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Chloe Angyal on ballet in crisis/racial tension


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I was delighted to find that writer/journalist Chloe Angyal has written a book on the current state of ballet (due out in spring 2021) and has started doing interviews. Her first was with ABC radio (Australia's version of NPR or CBC radio). After a short chit-chat with the host about her mandatory 2-week hotel quarantine after returning to Australia from the US, she gave a succinct summary of how the current state of ballet (and the arts in general) is clashing with the COVID-19 pandemic and Black Lives Matter movement, revealing the deep issues in the underlying systems and woven into the larger cultures (she specifically mentions the US, the UK, and Australia). I'll be looking forward to reading her book!

https://www.abc.net.au/radionational/programs/drawingroom/turning-pointe/12486726

Edited by kylara7
Fixed typo
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Thank you for this, kylara7. I found the whole interview insightful. 
In particular, I found the part where it was expressed that, moving forward, holding companies accountable will be the most important of all: 

“You posted your black square on Instagram. Now what?”

Precisely.

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2 hours ago, Mashinka said:

What is this lady's actual link to the ballet world?  A google search brought up nothing.

She has a web site and seems to do a lot of writing on dance and related topics: https://chloesangyal.com/

Her credentials include:

I have a PhD in Arts and Media from the University of New South Wales and a BA in Sociology from Princeton University. My academic work focused on Hollywood romantic comedies; my doctoral thesis was about how the genre depicts gender, sex, and power.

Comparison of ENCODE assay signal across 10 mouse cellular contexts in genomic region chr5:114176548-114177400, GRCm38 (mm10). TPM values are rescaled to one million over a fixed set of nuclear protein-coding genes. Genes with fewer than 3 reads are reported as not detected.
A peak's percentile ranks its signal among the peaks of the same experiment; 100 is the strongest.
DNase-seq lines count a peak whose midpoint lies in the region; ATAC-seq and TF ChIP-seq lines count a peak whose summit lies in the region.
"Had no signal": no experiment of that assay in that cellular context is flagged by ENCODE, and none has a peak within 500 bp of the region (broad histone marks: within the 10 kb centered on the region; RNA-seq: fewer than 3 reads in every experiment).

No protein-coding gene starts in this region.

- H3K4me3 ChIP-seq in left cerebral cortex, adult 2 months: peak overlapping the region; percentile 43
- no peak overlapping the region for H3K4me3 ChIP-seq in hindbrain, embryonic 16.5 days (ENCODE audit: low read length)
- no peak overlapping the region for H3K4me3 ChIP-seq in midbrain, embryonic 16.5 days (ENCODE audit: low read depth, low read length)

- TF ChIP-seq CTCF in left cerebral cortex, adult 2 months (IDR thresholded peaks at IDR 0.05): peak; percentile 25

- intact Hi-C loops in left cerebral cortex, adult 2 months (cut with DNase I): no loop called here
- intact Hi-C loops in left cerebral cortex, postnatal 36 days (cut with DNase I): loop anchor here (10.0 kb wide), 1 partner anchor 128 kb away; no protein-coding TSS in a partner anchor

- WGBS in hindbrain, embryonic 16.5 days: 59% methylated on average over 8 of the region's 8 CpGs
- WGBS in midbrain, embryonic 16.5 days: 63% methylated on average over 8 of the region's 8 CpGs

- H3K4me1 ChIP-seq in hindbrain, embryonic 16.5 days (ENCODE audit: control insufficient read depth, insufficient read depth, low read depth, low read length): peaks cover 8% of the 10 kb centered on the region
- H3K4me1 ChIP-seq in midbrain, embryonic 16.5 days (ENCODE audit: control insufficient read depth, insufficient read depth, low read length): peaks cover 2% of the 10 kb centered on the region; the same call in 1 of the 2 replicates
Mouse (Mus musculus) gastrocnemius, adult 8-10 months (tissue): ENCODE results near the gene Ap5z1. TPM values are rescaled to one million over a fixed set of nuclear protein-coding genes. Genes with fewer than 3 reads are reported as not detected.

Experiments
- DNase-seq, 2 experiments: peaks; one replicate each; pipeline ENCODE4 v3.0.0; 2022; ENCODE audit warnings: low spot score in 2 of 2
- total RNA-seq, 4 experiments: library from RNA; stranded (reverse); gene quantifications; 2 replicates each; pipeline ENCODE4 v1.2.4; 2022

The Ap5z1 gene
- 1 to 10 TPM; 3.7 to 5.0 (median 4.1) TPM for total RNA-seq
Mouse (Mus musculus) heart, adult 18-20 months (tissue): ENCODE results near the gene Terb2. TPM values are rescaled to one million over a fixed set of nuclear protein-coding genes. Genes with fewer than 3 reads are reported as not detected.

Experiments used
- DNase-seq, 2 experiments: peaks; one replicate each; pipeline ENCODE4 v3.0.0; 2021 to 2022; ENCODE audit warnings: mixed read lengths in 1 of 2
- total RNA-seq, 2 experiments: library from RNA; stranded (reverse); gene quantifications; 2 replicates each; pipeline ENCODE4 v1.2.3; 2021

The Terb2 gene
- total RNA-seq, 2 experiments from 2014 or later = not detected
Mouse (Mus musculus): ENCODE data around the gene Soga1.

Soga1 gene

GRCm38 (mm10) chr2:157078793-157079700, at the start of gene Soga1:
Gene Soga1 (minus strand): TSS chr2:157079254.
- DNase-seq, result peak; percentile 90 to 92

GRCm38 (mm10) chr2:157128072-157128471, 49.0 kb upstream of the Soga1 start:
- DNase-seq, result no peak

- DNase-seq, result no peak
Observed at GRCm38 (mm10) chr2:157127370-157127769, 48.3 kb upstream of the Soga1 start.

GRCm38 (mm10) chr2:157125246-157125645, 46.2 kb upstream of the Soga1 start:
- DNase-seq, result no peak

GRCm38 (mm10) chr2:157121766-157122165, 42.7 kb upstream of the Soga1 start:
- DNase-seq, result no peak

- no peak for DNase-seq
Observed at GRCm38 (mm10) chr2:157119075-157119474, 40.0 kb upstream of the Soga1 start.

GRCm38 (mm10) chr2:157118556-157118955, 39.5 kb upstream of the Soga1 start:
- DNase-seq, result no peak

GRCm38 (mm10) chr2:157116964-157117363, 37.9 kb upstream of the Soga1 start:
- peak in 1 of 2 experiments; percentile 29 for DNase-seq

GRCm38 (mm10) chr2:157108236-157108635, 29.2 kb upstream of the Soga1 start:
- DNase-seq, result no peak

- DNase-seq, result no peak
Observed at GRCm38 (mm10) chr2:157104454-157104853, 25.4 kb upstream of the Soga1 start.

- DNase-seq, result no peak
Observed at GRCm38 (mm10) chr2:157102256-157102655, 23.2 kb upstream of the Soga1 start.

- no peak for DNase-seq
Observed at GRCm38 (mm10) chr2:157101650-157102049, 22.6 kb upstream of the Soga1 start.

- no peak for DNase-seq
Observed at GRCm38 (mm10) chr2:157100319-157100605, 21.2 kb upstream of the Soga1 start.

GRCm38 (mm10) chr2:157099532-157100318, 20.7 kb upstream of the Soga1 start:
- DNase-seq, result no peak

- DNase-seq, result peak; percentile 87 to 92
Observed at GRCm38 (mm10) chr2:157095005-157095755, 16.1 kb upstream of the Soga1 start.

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Posted (edited)

I placed a hyperlink to her bio/webpage when I wrote the original post, and the interview addresses her personal connection. 

Edited by kylara7
Clarity
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On 7/28/2020 at 2:35 AM, Mashinka said:

What is this lady's actual link to the ballet world?  A google search brought up nothing.

Angyal is a self-described ballet fan, who took lessons in childhood, but by her admission didn't have much aptitude for it.

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On 7/28/2020 at 7:06 AM, California said:

 

I have a PhD in Arts and Media from the University of New South Wales and a BA in Sociology from Princeton University. My academic work focused on Hollywood romantic comedies; my doctoral thesis was about how the genre depicts gender, sex, and power.

How interesting....

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She has an impressive background. 
As a general viewpoint, I do not believe one must have had a career as a professional dancer in order to write well on the subject of dance.

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2 minutes ago, Dégagé said:

As a general viewpoint, I do not believe one must have had a career as a professional dancer in order to write well on the subject of dance.

Just to voice my agreement. Some of our most respected critics/historians/writers on dance were never dancers -- Robert Gottlieb, Arlene Croce, Selma Jeanne Cohen, many more. Writing is an art form in itself and draws on different skills of observation and articulateness. While some professional dancers do go on to be excellent writers (Deborah Jowitt and Nancy Reynolds come to mind), they seem to be the exception more than the rule.  

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I don't think anyone suggested that professional dance experience is required to become a good dance writer. Angyal's experience is probably similar to that of many ballet lovers and highlights the lasting benefit of childhood exposure to ballet lessons. A number of studies, including those conducted by the NEA, have found links between childhood participation in activities and continued "consumption" of them in adulthood. The question of Angyal's connection to the ballet world was raised, that's all. 

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